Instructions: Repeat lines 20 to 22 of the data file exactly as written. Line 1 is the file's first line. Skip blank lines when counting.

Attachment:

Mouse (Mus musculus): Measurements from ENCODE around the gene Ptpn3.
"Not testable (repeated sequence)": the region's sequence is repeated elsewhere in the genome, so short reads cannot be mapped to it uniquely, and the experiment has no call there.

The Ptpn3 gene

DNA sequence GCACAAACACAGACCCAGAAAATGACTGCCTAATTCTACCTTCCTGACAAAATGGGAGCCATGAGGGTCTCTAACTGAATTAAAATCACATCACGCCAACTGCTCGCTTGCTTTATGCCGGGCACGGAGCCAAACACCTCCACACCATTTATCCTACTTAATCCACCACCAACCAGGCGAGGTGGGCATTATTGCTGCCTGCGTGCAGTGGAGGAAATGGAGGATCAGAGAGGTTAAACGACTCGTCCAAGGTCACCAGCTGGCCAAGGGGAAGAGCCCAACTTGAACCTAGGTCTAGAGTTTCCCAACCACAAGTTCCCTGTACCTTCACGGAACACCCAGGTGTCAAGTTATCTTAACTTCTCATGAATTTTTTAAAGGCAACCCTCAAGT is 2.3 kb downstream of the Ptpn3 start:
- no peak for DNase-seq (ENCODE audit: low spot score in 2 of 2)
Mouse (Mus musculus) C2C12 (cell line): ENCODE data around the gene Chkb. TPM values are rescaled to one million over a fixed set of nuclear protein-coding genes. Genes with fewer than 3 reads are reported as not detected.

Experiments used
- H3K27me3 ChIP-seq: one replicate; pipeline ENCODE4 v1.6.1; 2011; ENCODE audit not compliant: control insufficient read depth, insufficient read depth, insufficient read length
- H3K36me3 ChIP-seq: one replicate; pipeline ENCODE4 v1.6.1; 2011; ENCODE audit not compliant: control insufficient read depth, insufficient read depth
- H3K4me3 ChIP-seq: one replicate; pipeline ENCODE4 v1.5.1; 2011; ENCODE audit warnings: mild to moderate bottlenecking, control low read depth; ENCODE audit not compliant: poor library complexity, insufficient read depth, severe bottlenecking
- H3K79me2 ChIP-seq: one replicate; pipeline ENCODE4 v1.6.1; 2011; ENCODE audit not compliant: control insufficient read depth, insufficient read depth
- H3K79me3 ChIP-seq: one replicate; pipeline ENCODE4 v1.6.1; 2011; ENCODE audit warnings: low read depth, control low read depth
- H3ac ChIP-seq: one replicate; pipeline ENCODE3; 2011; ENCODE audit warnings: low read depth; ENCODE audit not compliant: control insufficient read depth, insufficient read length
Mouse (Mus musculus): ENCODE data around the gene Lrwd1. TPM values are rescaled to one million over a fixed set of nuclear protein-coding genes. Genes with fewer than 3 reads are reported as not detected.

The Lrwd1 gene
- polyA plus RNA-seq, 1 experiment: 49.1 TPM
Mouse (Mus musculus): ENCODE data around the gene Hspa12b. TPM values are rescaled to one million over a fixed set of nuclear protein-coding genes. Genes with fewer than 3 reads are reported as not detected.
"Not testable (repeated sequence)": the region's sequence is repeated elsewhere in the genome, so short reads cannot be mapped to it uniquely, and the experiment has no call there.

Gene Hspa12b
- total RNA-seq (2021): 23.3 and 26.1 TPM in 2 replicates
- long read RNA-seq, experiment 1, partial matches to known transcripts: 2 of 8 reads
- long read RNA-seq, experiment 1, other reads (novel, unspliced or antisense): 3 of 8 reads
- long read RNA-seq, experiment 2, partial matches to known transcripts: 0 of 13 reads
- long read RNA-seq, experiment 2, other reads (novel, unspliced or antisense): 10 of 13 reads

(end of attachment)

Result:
- total RNA-seq (2021): 23.3 and 26.1 TPM in 2 replicates
- long read RNA-seq, experiment 1, partial matches to known transcripts: 2 of 8 reads
- long read RNA-seq, experiment 1, other reads (novel, unspliced or antisense): 3 of 8 reads